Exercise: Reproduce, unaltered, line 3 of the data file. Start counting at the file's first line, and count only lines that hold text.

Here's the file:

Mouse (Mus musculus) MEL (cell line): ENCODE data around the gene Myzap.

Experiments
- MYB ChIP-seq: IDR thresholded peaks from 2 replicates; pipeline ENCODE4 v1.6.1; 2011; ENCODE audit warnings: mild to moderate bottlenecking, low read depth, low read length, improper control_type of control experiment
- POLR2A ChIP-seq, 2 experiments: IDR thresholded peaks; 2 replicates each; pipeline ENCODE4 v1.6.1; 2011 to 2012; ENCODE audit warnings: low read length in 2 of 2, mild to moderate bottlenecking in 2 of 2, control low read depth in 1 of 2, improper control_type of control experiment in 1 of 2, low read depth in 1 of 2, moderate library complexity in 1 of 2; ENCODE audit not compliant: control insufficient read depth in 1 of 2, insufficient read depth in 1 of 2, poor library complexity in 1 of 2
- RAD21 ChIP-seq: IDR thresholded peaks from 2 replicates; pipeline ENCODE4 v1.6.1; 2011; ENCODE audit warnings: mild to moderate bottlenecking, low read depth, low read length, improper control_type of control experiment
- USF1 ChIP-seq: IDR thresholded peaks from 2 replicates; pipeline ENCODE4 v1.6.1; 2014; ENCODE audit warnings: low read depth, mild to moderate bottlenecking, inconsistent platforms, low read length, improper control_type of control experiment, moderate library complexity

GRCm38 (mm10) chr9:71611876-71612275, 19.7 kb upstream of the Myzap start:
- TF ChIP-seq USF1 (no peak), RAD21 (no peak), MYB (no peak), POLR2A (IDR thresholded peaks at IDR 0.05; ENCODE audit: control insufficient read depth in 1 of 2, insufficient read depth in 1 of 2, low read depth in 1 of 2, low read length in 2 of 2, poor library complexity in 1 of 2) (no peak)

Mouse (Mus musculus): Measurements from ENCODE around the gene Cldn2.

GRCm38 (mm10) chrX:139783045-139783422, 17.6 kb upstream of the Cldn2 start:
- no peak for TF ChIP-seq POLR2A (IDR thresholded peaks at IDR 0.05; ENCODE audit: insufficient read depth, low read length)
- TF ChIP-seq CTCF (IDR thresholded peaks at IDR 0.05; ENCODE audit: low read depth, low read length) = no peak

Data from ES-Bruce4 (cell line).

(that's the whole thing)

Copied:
- MYB ChIP-seq: IDR thresholded peaks from 2 replicates; pipeline ENCODE4 v1.6.1; 2011; ENCODE audit warnings: mild to moderate bottlenecking, low read depth, low read length, improper control_type of control experiment